- Common in older people, common and those have had steroid injections, it is thought that he can start at 40 but it does continue on later in life.
- We see this most commonly is much older people such as 60s, 70s, 80s and higher.
- If you are younger, it is very unlikely that this is your problem.
- This is usually achy, burning pain that gets worse during the day.
- This is a very common condition that we see overall, and it does need to be treated effectively!
- This is increased pain while you are bearing weight.
- These are typical during running sports and repetitive shocked heel.
- It is tested by checking side to side squeeze of the heel bone.
- The calcaneal squeeze test is a very important test in confirming that heel stress fracture.
- Click on the above link to make sure this is not your problem!
5) Radiculopathy (Back Pain):
- If you have ever had a back injury or nerve injury to your spine, it is very possible that you may have radiculopathy pain.
- This can cause numbness, burning and tingling type pain.
- We see this very commonly in people who have soreness and pain to both feet.
- If you have a prior back injury or surgery, this may be your problem.
- Baxter’s nerve compression and entrapment is not the most common cause of heel nerve pain.
- Some sources even say Baxter’s nerve compression can be involved in up to 20% of heel pain cases!
- This can result in more night time pain, as well as pain during rest.
- If you have numbness, burning and tingling it may be a Baxter’s pinched nerve in the heel!
Best Plantar Fibroma Products:
- There are usually two phases to treating plantar fasciitis pain.
- The two phases of treatment include controlling the acute inflammation, and correcting the biomechanics which led to the problem in the first place.
- If the tendons and ligaments are inflamed, they are almost frozen in place and cannot function properly.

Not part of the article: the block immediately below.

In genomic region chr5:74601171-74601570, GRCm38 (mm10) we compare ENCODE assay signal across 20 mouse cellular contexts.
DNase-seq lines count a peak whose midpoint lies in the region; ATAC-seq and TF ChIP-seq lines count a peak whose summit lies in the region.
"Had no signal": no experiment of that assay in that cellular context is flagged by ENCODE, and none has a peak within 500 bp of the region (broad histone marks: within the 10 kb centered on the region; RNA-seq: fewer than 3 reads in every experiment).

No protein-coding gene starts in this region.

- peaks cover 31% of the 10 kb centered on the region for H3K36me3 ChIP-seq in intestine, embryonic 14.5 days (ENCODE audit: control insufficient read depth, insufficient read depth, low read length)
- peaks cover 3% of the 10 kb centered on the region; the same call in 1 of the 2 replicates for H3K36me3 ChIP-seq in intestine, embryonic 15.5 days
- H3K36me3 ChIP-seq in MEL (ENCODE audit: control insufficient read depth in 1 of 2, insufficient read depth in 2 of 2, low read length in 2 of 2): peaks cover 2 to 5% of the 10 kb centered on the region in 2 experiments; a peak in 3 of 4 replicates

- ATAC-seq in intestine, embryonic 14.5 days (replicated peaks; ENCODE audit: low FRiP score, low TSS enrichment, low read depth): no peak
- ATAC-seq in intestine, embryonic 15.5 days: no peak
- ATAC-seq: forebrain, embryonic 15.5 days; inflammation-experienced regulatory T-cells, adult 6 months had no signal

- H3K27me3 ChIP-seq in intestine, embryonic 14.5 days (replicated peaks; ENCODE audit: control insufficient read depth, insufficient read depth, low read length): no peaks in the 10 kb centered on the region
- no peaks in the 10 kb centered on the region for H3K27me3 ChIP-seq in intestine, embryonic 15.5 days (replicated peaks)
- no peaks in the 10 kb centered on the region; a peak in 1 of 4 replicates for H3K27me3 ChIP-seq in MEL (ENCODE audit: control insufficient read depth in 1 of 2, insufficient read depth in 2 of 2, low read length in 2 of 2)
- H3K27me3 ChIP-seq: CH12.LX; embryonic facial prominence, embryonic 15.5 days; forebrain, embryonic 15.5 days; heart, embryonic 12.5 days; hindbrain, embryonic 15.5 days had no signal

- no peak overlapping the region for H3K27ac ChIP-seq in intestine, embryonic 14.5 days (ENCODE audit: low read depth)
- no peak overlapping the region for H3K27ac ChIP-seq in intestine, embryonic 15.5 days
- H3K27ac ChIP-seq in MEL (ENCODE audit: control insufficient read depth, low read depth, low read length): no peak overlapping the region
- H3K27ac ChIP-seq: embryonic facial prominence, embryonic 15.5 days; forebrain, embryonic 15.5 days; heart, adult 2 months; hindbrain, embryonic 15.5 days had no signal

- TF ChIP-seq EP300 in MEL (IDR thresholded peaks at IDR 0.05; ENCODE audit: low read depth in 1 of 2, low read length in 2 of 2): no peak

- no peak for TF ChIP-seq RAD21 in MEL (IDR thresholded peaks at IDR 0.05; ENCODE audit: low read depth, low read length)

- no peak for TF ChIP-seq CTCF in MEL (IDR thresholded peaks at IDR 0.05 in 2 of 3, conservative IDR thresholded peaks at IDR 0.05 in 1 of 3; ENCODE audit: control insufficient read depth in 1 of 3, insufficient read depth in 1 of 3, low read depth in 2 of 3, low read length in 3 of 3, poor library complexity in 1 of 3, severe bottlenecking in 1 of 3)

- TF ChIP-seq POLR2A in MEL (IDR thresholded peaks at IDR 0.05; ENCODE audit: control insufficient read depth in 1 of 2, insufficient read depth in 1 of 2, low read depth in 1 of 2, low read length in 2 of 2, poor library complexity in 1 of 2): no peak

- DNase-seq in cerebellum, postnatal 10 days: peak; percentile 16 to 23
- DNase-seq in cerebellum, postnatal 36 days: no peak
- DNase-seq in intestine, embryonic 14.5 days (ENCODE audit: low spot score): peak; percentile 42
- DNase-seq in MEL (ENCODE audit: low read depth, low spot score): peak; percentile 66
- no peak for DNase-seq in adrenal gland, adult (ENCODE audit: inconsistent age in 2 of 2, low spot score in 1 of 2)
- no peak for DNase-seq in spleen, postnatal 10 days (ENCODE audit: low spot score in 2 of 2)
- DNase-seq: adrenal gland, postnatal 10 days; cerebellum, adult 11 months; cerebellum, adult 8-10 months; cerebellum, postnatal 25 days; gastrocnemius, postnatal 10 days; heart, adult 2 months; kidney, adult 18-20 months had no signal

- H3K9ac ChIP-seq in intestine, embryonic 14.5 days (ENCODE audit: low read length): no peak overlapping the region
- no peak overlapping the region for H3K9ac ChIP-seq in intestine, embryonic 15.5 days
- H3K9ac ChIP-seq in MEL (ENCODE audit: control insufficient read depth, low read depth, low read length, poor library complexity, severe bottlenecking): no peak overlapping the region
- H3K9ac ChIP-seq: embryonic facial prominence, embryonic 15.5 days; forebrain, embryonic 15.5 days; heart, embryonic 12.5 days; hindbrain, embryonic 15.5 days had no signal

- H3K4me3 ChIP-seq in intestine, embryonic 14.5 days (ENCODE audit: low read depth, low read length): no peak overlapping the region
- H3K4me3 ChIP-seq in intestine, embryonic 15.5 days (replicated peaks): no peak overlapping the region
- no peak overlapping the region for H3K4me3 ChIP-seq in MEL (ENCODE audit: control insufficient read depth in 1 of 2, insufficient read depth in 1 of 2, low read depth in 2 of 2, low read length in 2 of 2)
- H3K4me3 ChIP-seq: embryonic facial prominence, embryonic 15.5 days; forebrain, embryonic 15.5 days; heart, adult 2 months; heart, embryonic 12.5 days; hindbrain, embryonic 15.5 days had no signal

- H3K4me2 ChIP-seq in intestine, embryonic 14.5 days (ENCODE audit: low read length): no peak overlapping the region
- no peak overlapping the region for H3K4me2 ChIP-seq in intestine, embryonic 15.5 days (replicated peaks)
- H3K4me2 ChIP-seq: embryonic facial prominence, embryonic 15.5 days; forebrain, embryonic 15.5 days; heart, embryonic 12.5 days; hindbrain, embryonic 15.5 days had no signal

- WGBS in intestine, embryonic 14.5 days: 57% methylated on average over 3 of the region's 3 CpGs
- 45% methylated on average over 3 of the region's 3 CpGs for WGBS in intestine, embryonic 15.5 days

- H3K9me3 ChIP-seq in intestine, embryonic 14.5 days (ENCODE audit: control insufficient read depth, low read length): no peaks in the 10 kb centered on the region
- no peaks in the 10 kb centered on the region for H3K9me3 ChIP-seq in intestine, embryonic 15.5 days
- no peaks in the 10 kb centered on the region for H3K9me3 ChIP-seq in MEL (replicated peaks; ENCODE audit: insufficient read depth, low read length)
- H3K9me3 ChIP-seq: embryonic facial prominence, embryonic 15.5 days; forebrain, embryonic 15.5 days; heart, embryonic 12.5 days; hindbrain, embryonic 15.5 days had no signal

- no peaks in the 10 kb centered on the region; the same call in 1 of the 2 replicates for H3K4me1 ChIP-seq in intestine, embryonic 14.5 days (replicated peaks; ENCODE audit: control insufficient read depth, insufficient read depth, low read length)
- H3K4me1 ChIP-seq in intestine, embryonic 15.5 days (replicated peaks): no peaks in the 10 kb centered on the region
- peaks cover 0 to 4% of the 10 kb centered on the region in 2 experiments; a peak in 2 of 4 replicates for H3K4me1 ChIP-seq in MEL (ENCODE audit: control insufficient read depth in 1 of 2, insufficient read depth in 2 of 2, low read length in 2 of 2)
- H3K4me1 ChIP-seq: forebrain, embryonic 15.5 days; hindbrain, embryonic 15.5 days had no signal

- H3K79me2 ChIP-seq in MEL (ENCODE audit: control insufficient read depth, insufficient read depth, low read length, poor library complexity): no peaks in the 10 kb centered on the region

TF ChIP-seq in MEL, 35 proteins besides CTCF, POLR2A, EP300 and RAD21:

- Once the inflammation is decreased, we need to correct the bio-mechanical causes to ensure that they can never become over worked and inflamed again!
- This doesn’t matter whether it’s plantar fasciitis, plantar fibroma, sore bottom of foot, or even Achilles tendon pain. Treatment is all roughly very similar.
Plantar Fibroma Cure & Natural Treatment:
Massage & Ice Products:
- Ice is the an excellent option that can be safe for almost everyone.
- There is some debate whether icing is worth doing, but for chronic pain this can help limit the need for medications and keep your options open.
- This works great for your arch, less for the ball of the foot.
- Manual massage on the plantar fibroma is a natural treatment that can also be considered physical therapy for your plantar fibroma.
- This works to break up the plantar fascia nodule. This works well for small plantar fibroma nodules.
- The more muscle and ligament tissue there is, the better ice will work there.
Menthol Based Gels:
- Biofreeze is one of our favorites.
- These gels have been studied to work 2x as long as ice.
- This works great for the ball of the foot.
- This can be very effective for pain relief, but this will not make the actual nodule go away.
- These can work great for loosening your muscles.
- This allows less tightness and pressure onto the plantar fascia and heel.
- This is very effective for the arch, the gastrocnemius or calf muscle and for the hamstring and thigh muscles.
- This also works very well for the gluteus muscles if you are having butt cheek or hip pain.
- The massage stick can break up lumps in your plantar fascia and small plantar fibroma nodules.
Remove the Plantar Fascia Stress:
- The key is to prevent future pain stress and trauma to the plantar fibroma nodule.
- This means keeping you active while keeping stress off of your plantar fascia tendon. This will prevent future re-injury and development of plantar fasciitis.
- If you can get rid of the pain and swelling, this will let you start walking normally.
- If you can walk normally, the vast majority of your pain should gradually start to go away.
- The best way to ensure that your plantar fascia, foot and ankle ligaments are not overworked is to support them.
- The best way to support them is to use great orthotics and great shoes.
- Some people may also need to rely on supportive ankle braces and other supportive modalities.
Best Shoes for Plantar Fibroma Pain:
- Getting a great supportive pair of plantar fibroma shoes will make sure that there is pressure removed from the heel and plantar fascia region.